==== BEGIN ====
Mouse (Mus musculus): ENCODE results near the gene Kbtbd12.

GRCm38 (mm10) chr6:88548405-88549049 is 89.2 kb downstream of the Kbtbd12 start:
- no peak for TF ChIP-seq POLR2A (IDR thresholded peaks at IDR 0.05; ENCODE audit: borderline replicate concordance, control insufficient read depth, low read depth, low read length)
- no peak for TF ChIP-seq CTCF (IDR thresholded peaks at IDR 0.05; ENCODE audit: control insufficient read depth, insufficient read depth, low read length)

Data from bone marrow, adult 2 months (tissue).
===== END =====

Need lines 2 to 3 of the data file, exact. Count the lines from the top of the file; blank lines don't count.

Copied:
GRCm38 (mm10) chr6:88548405-88549049 is 89.2 kb downstream of the Kbtbd12 start:
- no peak for TF ChIP-seq POLR2A (IDR thresholded peaks at IDR 0.05; ENCODE audit: borderline replicate concordance, control insufficient read depth, low read depth, low read length)